History at Hinchliffe Stadium as Eastside Ghosts Take the Field

The Falls.

PATERSON – People talk about the healing powers of water and, maybe to a little lesser extent, baseball.

If the city of Paterson suffered significant gashes throughout its history, these two forces – the Passaic River and the game of baseball – come together here in a way that also celebrates history, specifically of the American breed ultimately overcoming infamy.

The murderers who flew an airplane into the Twin Towers occupied a rooming house just a handful of blocks from this place, in an all-but-forgotten gloomy brick building, overshadowed, and then some, by a circus maximus of civilization otherwise known as Hinchliffe Stadium, the sports temple that nurtured ballplayer Larry Doby, which sits just above the Great Falls of Paterson.

Built in the Great Depression, opened in 1932 and condemned in 1997, Hinchliffe served as the home of two Negro League Baseball Teams before the integration of Major League Baseball, and holds the memories of 20 Hall of Fame Baseball Players, including the great Doby of Eastside High School, the first African-American ballplayer in the American League, just 11 weeks after Jackie Robinson joined the National League.

Today, just ahead of the grand reopening of Hinchliffe this Friday, the Eastside High School Ghosts charged onto the field to host Don Bosco, the first of a double header of old school Silk City baseball sponsored by Mayor Andre Sayegh.

“It’s exciting,” said a grinning Assemblyman Benjie Wimberly (D-35), standing in a crowd of former ballplayers and fans, and cheering on the Ghosts, a team Wimberly coached himself for nine years.

He rushed out of the end of an Assembly Budget Meeting and raced up the Garden State Parkway to get to the game.

They threw out the first pitch before the workday ended, so the bleachers weren’t yet packed, but the Patersonians here early loved seeing the blue uniforms of their team on the bright green ballfield with Garrett Mountain in the distance.

“Beer here,” a fan mugged, finding the groove of the game and the atmosphere conducive to the evocations of prime-time baseball.

“Hot dogs,” he added.

Scattered laughs ensued.

A Don Bosco player stepped to the plate.

He looked like a young Dave Winfield.

He had a man on base.

It didn’t look good.

On the second or third pitch, Winfield drilled a deep ball that hooked foul over the first baseman’s head.

Oh, no.

“If he straightens that out” – someone murmured.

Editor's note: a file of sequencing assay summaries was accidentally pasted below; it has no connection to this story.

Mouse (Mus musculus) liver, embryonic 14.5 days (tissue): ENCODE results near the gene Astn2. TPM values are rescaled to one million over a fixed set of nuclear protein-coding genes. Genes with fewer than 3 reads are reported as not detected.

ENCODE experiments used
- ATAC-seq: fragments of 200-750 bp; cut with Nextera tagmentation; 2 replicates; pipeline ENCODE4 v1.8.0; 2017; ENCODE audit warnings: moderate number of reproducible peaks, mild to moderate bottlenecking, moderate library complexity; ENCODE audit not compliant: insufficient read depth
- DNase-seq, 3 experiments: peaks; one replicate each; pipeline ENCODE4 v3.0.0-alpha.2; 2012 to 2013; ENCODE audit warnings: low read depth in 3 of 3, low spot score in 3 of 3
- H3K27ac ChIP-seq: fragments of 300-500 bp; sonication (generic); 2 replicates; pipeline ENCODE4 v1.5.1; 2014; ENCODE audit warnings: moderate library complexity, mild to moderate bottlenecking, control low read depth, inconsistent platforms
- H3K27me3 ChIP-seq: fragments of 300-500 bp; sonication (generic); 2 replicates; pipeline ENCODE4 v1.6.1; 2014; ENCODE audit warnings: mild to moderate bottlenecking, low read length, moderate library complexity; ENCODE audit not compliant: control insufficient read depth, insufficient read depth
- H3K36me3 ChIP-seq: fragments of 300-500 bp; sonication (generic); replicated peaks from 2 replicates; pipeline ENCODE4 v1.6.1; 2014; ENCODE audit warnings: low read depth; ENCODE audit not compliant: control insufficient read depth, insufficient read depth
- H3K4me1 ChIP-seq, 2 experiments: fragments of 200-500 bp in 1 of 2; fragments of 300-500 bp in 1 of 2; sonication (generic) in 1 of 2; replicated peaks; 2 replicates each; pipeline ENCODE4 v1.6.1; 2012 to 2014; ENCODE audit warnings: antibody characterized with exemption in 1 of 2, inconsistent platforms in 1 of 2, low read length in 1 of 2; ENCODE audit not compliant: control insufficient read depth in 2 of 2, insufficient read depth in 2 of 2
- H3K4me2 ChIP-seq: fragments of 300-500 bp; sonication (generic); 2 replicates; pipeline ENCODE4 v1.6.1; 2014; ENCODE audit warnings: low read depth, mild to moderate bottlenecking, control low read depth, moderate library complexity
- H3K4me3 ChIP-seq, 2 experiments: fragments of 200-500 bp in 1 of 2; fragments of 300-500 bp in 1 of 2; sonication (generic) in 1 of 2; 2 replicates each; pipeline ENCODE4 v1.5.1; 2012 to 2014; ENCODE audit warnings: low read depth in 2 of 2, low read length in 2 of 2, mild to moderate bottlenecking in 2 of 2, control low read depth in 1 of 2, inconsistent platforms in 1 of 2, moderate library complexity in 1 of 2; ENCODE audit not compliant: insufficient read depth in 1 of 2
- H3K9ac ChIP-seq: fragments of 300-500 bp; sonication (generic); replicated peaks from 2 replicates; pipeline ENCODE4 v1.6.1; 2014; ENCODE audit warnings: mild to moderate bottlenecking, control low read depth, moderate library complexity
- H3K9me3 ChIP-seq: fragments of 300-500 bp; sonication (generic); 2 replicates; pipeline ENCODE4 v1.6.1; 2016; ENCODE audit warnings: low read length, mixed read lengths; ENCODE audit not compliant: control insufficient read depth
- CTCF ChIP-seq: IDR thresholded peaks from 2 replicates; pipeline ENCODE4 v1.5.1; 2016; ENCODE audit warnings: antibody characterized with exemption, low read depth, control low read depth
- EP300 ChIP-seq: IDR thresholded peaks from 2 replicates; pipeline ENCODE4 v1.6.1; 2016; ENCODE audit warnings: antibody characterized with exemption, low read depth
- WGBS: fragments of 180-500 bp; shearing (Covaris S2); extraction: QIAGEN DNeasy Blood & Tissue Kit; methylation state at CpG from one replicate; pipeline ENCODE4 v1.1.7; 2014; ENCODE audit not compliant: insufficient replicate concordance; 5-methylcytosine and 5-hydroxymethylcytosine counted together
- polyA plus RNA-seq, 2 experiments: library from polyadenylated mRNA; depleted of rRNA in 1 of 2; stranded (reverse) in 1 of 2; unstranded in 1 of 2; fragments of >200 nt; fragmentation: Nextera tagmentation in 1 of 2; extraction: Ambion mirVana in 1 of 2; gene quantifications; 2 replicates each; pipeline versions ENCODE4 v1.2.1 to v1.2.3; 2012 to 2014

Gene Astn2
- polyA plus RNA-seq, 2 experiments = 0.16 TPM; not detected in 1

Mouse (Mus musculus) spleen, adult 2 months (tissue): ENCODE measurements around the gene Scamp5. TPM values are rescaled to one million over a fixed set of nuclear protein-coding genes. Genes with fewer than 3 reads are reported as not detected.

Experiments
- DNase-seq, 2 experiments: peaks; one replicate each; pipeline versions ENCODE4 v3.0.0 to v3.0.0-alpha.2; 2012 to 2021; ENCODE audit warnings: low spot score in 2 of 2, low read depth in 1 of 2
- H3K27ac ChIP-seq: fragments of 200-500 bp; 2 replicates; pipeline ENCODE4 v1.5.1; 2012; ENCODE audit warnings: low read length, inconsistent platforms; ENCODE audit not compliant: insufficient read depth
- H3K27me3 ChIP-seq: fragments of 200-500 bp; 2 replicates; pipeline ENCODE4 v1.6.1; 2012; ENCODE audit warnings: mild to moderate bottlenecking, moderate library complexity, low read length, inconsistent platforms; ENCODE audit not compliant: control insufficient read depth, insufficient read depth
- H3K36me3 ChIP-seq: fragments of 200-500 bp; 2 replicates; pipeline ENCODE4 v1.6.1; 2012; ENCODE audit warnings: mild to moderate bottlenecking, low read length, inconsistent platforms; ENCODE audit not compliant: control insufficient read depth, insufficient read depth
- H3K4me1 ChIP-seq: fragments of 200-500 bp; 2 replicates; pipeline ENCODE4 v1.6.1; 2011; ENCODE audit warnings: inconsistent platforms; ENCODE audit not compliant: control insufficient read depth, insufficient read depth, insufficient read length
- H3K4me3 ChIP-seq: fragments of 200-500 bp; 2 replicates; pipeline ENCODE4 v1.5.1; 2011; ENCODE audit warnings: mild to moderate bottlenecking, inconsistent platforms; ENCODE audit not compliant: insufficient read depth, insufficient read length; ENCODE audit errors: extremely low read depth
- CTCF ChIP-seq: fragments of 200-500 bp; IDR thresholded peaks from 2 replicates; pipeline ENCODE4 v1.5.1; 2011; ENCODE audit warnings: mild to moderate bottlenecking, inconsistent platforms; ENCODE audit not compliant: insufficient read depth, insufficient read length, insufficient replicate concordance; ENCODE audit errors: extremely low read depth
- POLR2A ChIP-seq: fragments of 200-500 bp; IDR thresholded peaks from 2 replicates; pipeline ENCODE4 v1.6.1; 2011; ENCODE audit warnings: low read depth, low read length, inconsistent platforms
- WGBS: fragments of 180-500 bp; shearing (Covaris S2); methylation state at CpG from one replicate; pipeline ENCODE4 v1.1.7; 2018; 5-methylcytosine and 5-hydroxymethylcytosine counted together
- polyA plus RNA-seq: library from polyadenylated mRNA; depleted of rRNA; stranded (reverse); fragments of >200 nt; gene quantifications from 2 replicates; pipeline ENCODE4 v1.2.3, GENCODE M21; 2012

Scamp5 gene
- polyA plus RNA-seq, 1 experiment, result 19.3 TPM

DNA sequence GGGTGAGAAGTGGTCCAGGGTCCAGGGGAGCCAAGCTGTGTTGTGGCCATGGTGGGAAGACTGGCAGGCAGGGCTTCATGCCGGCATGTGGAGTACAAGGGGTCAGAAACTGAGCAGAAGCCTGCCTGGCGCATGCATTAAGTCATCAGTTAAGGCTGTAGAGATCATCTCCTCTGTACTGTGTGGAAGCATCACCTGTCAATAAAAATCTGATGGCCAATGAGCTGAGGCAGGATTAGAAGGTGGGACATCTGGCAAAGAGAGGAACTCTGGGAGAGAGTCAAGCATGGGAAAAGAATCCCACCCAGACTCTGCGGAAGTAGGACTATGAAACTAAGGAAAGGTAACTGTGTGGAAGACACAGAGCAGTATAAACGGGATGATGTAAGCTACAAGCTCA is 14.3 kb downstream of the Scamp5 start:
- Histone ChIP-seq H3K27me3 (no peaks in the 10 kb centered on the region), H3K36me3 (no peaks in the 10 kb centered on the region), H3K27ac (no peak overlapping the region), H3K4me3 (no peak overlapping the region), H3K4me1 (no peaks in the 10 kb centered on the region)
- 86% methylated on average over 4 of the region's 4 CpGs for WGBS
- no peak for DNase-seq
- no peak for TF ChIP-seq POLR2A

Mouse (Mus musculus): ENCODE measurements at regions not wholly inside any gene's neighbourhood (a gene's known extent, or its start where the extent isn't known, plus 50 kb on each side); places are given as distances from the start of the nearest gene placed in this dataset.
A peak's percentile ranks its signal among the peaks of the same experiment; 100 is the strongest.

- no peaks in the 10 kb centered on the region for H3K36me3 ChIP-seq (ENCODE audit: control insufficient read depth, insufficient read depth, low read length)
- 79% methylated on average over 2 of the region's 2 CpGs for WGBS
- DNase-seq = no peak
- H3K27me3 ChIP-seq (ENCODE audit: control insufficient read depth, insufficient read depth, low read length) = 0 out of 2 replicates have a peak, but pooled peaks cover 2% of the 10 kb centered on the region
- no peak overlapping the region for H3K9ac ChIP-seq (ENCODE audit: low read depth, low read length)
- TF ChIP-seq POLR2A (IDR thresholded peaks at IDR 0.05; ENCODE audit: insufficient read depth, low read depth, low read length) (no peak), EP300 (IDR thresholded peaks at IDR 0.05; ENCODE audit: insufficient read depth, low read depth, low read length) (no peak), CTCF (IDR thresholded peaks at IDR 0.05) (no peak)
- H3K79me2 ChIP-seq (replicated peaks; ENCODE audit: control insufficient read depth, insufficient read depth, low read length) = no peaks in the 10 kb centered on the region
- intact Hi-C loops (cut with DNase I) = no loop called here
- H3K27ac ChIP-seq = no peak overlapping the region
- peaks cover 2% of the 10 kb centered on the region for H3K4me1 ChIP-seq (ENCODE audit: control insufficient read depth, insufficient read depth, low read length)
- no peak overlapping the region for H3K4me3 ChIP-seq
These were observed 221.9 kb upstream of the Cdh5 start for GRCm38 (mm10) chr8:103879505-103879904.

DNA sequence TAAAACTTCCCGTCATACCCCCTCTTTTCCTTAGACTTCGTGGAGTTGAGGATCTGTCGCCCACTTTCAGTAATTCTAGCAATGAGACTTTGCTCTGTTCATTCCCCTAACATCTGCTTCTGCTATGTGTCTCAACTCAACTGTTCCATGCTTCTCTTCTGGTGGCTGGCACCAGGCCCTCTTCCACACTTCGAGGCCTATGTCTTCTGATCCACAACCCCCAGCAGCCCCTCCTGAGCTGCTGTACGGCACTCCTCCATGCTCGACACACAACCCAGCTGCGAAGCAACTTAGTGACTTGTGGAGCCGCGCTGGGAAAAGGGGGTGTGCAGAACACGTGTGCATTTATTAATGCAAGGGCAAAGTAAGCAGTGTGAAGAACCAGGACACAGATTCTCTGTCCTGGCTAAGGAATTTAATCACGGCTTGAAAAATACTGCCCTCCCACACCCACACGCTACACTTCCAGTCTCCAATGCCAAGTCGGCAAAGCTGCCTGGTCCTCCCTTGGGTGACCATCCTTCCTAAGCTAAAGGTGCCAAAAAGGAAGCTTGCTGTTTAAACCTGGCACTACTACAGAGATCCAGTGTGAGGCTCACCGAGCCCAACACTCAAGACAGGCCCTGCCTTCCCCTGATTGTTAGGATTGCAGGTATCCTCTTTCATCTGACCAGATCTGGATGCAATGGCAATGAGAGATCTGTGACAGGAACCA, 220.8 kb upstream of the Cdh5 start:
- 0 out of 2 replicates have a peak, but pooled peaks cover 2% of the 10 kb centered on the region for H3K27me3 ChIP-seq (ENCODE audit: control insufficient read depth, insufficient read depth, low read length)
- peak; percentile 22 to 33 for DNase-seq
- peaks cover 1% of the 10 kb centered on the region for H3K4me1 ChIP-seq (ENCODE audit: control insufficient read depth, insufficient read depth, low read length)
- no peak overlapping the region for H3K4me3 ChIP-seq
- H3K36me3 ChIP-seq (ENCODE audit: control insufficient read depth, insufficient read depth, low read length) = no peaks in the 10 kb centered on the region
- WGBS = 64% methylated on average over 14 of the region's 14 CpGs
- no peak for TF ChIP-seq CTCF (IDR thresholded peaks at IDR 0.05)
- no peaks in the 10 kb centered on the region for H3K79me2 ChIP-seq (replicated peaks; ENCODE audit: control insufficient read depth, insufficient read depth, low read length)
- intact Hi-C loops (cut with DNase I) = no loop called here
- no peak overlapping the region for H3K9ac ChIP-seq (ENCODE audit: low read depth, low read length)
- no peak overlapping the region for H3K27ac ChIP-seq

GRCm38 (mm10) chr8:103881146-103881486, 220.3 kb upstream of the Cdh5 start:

He did.


The gap in center field awaited the fast-diving ball with open green arms.

“Coach,” yelled the pretend hot dog man. “Pobre hombre. Cambia el pitcher, coach.”

A few other Paterson fans barked him down.

“No, it’s too early,” someone snapped.

Winfield stood on second base, with a man driven in for the first score of the game.

“It’s ok,” a Paterson fan yelled down to the field from the brilliant white stucco of the stands. “They got one. We’ll get ’em back.”

Wimberly reveled in the groove.

The lawmaker and legendary football coach actually coached the last game here before the stadium closed. His father, Benjamin Wimberly, played football in Hinchliffe, and so did his uncles.

He grew up with the stadium symbolic of something great.

“The biggest thing was coming here on Thanksgiving Day – there were 10,000 people here,” the assembly recalled. “I live on the East Side. We used to walk from the East Side of town like the Cosby kids. We’d get here and get the old dirty dogs – those foot-long hotdogs. Then, going home, we’d stop and get hot pizza for 25 cents a slice.”

He said he’s looking forward to the Jackals coming to Hinchliffe, but the consummate local high school coach regarded the players on the field in front of him tonight and said, almost in awe, “These great young men.”

Another great young man, Larry Doby, got his start here, before making history as the first African American to play pro ball in the American League.

Wimberly knew Larry Doby.

“Larry connected me with [businessman and sports team owner] Joe Taub, who donated $3,000 for our uniforms,” Wimberly told InsiderNJ.

What would Larry Doby – who died in 2003 – think about the players for his alma mater, Eastside High School, taking the field today?

“He’s be so happy,” said Wimberly “He’d be here.

“And he’d be humble,” the assemblyman added. “He was always humble. Other people talked about history. He was humble.”

A Ghost slammed a ball into the same gap in the field, this time between two Don Bosco outfielders and Wimberly the coach suddenly transformed out of assemblyman interview mode and waved his arms, “Go, go, go, go!”

The Ghost stood on second thumping his chest.

“No,” yelled Wimberly. “Go to third. Go to third. GO TO THIRD!”

He had time.

But he didn’t go to third.

Groans ensued among the old ballplayers and fans.

Oh, well.

“That’s ok,” someone chirped.

Paterson was on base.

It felt like a metaphor, as deep as the river and the game itself.

Don Bosco would go on to give the local club a beating in their inaugural Hinchliffe game.

But the humility of Larry Doby came through in the testament of living history.

In a place barely clinging to the summit of the falls a few years back, the ghosts of the past infused the Ghosts of the present and of the future, all of them, by the grace of the game, the gloved conquerors of infamy.

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One response to “History at Hinchliffe Stadium as Eastside Ghosts Take the Field”

  1. “He rushed out of an Assembly Budget Meeting and raced up the Garden State Parkway to get to the game.”

    This is why NJ legislators should denied the chance to hold a second job aling with their legislative Duties. Pay them a $100,000 a year and ban them from holding a side job.

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